Australia: Most Australians say migrants are a strength not a burden: poll - PressFrom - Australia
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AustraliaMost Australians say migrants are a strength not a burden: poll

21:31  14 march  2019
21:31  14 march  2019 Source:   smh.com.au

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Most Australians say migrants are a strength not a burden: poll© Simon O'Dwyer Australia is one of the world’s most vibrant and tolerant multiracial and multiethnic societies.

Nearly two-thirds of Australians view immigrants as a national strength, the second biggest share among the world’s top migrant destination countries.

A survey of 18 nations which together host more than half the world’s immigrants found 64 per cent of Australians think migrants have made the country stronger because of their work and talents. Only Canada had a higher share at 68 per cent, the survey by the Washington-based Pew Research Centre shows.

In Australia, 31 per cent viewed migrants as a burden to the country because they “take our jobs and social benefits” – the equal third lowest share out of the 18 nations included in the study.

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In the world’s six largest migrant receiving countries - US, Germany, UK, France, Canada and Australia – a majority viewed immigrants as a strength rather than a burden. Each of those countries hosted more than 7 million immigrants in 2017.

Macquarie University demographer, Professor Nick Parr, said Australia’s strong emphasis on skilled migration, and the economic benefits that can bring, had contributed to favourable views about migration here.

Another factor is the high proportion of the population who are migrants themselves, or whose parents were migrants – census data shows nearly half of Australians were either born overseas or had one or both parents born overseas.

“The number of Australians who have at least one migrant in their immediate family is likely to be substantial,” Professor Parr said.

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Young people had the most favourable view of migrants. In Australia, 80 per cent of 18-29 year-olds said migrants make the country stronger because of their work and talents compared with 56 per cent of those aged over 50 years. There was a similar generational split in Canada, the UK and the US.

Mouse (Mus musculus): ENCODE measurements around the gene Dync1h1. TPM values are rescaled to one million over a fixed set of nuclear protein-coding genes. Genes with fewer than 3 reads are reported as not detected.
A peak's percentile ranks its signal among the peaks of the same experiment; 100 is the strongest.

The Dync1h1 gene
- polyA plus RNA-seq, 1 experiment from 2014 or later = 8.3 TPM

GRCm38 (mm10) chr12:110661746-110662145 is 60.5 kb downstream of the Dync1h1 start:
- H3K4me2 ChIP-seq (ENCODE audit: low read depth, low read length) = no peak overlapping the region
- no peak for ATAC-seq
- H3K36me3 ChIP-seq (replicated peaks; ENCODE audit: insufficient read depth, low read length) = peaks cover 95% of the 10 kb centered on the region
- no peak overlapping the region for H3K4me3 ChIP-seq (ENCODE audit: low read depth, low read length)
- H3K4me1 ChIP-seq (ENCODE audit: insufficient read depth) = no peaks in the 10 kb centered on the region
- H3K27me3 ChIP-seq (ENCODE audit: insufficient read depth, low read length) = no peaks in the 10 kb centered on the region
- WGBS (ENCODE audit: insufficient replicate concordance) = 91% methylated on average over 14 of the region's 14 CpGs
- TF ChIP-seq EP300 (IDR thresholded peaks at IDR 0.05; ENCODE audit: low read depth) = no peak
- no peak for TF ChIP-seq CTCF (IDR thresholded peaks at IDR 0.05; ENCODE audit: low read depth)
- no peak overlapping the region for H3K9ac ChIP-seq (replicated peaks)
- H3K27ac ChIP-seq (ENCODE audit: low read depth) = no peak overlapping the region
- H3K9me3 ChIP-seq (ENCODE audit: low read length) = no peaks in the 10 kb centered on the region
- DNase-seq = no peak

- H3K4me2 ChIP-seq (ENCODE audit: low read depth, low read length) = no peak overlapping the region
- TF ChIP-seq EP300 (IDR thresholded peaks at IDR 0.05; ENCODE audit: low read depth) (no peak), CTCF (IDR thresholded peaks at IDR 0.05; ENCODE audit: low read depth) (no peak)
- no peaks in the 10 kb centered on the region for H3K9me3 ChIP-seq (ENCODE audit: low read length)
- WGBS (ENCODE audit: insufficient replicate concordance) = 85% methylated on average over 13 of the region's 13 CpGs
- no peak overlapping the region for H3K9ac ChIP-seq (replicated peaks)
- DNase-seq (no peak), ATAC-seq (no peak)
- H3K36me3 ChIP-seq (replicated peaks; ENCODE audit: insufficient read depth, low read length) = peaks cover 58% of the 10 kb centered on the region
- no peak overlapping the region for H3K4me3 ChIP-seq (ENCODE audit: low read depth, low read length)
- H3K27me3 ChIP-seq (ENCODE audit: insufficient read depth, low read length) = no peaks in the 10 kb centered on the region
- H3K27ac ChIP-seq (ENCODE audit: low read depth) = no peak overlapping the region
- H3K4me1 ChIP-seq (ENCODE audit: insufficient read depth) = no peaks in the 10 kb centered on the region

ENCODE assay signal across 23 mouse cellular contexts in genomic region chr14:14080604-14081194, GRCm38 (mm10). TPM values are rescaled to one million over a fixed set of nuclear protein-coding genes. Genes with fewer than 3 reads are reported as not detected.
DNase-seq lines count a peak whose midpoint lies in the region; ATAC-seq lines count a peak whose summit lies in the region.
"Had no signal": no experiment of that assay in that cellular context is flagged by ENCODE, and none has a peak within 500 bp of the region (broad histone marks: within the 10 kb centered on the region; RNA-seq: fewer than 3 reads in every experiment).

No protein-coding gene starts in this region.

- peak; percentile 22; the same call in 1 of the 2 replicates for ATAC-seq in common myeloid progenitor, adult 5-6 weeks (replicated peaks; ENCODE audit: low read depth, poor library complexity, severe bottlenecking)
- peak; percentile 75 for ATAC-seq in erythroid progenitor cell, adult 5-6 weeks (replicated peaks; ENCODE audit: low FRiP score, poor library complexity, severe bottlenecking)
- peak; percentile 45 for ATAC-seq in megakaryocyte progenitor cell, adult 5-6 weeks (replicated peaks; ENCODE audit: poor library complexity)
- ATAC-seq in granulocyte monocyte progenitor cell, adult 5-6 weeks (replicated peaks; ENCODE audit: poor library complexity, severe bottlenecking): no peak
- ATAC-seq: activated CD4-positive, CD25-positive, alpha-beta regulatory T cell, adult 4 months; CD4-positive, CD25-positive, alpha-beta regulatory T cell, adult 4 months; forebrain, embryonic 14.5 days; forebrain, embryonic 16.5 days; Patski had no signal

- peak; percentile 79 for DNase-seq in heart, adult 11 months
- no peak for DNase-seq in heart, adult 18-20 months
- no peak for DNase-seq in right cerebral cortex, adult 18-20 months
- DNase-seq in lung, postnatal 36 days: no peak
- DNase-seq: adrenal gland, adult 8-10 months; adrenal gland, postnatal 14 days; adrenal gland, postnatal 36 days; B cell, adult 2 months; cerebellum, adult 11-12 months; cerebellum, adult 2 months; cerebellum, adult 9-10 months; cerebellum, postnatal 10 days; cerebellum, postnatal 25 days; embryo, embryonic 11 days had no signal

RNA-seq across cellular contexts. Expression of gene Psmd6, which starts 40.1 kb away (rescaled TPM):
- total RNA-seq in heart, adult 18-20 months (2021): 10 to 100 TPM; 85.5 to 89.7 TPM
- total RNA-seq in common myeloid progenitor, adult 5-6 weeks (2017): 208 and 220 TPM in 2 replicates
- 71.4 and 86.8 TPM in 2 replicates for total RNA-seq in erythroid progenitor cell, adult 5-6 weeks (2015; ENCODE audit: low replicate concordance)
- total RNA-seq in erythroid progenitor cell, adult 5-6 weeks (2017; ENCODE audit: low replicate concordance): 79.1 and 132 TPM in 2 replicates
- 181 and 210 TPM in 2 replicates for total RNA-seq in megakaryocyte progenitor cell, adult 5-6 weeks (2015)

In most countries surveyed, including Australia, those with higher levels of education and those with higher incomes were more likely to say immigrants make their countries stronger because of their work and talents.

Monash University political scientist, Dr Nick Economou, said governments in the two countries that viewed immigrants most favourably – Canada and Australia - had both strongly supported the concept of multiculturalism.

“I think most people in Australia have the view that multiculturalism has been good and has made a positive contribution to both the economy and to the culture,” he said.

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Public attitudes were more mixed on immigrants’ willingness to adopt their societies’ customs and way of life. In Australia, 44 per cent said immigrants want to adopt our customs and way of life while 51 per cent said immigrants want to be distinct. That split was similar to the median result across the 18 countries surveyed.

A big majority of Australians were unconcerned by migrant crime. More than two-thirds said immigrants are no more to blame for crime in Australia than any other groups - that was a much bigger share than the median across the 18 countries in the survey.

But public opinion here was more divided over whether or not immigrants increase the risk of terrorism. The poll found 49 per cent of Australians believe immigrants do not increase the risk of terrorism while 48 per cent think immigrants increase the risk of terrorism.

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